The list of loyal people that Jason Kenney has used and discarded is long and full of many very talented people. The worst case of this is perhaps the story of Caylan Ford, who Kenney praised as his, “political love at first sight” and who the UCP used in much of their campaign digital and visual messaging. When she encountered a targeted and malicious attack from a bad actor within the conservative movement, he dumped her as a candidate and left her to bleed out under the wrath of the SJW mob. Kenney folds to cancel culture like a cheap house of cards. Just like he bows to Rachel Notley when she calls for more lockdowns.

Alberta conservatives were deceived by one of Canada’s greatest political showmen. He bought a new blue truck, put on a cowboy hat, and sang us a Siren’s song. We don’t have to keep believing him. His actions have shown us who he truly is. 

The mask is dropped. We can now see as clearly as day that the sheep is truly a wolf. 

Guest Column: David Parker was the Regional Organizer for Central Alberta on the 2017 Jason Kenney Leadership Campaign and GOTV Membership Chair of the Wildrose Unity Campaign

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Opinion

SCOTT: Supreme Court injustice allows Ottawa to rule all

“In one fell swoop the Supreme Court of Canada has gutted any meaningful provincial jurisdiction, creating an untenable situation that, if left to stand, will add unbearable tension to the federation.” Mike Scott

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Guest Column from Mike Scott, Reform MP for Skeena, BC from 1993-2000.

The recent Supreme Court decision, which provides legal cover for the Trudeau government’s usurpation of provincial jurisdiction on carbon taxes, should be of immense concern to all Canadians.

In essence, the Supreme Court did not take issue with the argument put forward by three provinces that the federal government’s carbon tax is an intrusion into provincial jurisdiction. 

What the majority on the court did accept is the Liberal government’s argument that such an intrusion is justified under the rubric “Peace Order and Good Government (POGG)”.

On the face of it, this is an astounding conclusion.

POGG was never intended to be a substitute for clear, constitutionally delineated jurisdictions, nor a tool for constitutional monkey wrenching.

This is a clear case of an activist court seeking justification – no matter how thin – to endorse a progressive political agenda.

First, the court is clearly taking sides in a public policy debate and the reasons for judgement underscore this. Public policy arbitration was never intended to be the purview of the court and, by venturing into this highly charged political debate, it is signaling a willingness to take ever more activist positions.

Citizens don’t get to vote for judges – the prime minister appoints – but it is vital to the credibility of the institution that the court remains assiduously neutral. Jurisdictional disputes must be weighed against the metric of the constitution and adjudicated based on longstanding principles of law – jurisprudence – not creative or specious arguments.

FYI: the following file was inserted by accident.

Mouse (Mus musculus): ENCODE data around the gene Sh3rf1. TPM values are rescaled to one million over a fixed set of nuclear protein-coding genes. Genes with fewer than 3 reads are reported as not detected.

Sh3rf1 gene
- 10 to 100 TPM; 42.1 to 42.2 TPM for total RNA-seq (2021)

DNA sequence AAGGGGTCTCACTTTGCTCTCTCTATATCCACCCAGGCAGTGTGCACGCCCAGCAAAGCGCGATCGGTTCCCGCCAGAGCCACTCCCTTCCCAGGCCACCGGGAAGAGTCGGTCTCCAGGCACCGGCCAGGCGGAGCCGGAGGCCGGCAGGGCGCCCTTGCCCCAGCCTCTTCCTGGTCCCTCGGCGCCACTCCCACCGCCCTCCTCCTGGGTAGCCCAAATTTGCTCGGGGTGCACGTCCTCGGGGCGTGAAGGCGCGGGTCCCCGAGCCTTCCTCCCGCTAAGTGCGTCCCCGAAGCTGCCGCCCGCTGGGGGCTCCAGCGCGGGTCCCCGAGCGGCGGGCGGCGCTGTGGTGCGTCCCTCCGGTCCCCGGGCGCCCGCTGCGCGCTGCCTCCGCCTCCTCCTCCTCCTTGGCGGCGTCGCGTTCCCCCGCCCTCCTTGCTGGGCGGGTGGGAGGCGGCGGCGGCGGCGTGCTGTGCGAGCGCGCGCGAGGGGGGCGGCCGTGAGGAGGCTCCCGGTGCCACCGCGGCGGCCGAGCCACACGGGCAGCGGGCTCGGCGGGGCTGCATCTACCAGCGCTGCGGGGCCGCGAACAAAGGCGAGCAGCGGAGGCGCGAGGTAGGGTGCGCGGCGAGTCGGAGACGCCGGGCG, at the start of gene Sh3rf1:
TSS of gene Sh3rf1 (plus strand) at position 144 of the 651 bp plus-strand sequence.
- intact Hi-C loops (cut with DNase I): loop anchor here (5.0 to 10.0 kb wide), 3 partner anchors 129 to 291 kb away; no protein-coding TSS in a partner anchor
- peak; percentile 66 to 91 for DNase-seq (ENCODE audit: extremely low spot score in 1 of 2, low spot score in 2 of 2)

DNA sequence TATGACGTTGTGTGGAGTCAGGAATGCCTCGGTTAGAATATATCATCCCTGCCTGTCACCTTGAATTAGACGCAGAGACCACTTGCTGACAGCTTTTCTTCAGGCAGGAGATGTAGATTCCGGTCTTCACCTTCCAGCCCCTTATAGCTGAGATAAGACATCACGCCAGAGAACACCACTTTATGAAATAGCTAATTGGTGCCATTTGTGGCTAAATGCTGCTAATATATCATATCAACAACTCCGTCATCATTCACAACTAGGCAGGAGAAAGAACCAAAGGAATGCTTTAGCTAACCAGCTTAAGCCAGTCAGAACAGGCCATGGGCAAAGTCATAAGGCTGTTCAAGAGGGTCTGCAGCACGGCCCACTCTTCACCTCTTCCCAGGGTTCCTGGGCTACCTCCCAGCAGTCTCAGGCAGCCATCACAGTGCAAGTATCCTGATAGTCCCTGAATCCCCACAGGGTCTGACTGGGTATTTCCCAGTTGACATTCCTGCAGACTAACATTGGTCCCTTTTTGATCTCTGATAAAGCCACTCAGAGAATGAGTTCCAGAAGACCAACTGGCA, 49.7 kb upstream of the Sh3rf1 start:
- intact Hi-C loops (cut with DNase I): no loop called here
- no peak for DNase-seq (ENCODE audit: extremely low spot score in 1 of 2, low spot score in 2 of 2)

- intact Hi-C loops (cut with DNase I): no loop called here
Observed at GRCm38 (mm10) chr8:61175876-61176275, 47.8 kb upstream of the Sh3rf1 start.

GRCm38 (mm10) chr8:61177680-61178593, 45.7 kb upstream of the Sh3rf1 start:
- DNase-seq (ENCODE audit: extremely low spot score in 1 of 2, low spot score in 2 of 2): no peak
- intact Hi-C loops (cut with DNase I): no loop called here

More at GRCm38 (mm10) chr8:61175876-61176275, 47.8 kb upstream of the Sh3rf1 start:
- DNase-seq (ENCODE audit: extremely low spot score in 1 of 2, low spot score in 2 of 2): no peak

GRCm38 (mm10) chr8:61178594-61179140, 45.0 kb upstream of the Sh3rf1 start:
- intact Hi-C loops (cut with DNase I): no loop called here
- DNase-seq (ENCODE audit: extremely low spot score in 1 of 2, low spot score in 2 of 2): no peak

Secondly, by accepting the federal government’s “POGG” argument, one can see the door has now been swung wide open for future intrusions. This is the slippery slope the Supreme Court’s decision has set us on. Going forward, all the feds need to do is invoke “POGG” – there will be no judicial recourse for the provinces.

This is exceedingly dangerous for confederation. As the provinces come to understand that their constitutional jurisdictions are trumped by POGG – with the collusion of the high Court – what recourse do they have?

There is already far too much political power concentrated in Ontario and Quebec. Adding the Supreme Court to the list of institutions lined up against the country’s regions is exceedingly provocative. When, on this continuum, do we reach a tipping point?

It is worth quoting the dissenting voice of Supreme Court Justice Russel Brown who brilliantly spells out the ramifications.

“It is not possible for a matter formerly under provincial jurisdiction to be transformed, when minimum national standards are invoked…This would open up any area of provincial jurisdiction to unconstitutional fedreral intrusion once parliament decides to legislate uniform treatment”

Supreme Court Justice Malcolm Rowe, also in dissent, cogently adds; 

“Canada’s proposed doctrinal expansion of national concern should be rejected because it departs in a marked and unjustified way from the jurisprudence of the court and, if adopted, it will provide a broad and open pathway for further incursions into what has been exclusive provincial jurisdiction. (the act) is not an exercise in cooperative federalism; rather, it is the means to enforce supervisory federalism”

The Supreme Court’s willingness to allow POGG as a means to justify abrogating a clear provincial jurisdiction, is a threat to the regions of Canada that is unprecedented. It is an egregious assault on one of the very foundational principles of our constitution – the division of powers between the provinces and the federal government. 

In one fell swoop the Supreme Court of Canada has gutted any meaningful provincial jurisdiction, creating an untenable situation that, if left to stand, will add unbearable tension to the federation.

All provinces – particularly those in the West with significant energy resources – should see the writing on the wall.

Guest Column from Mike Scott, Reform MP for Skeena, BC from 1993-2000.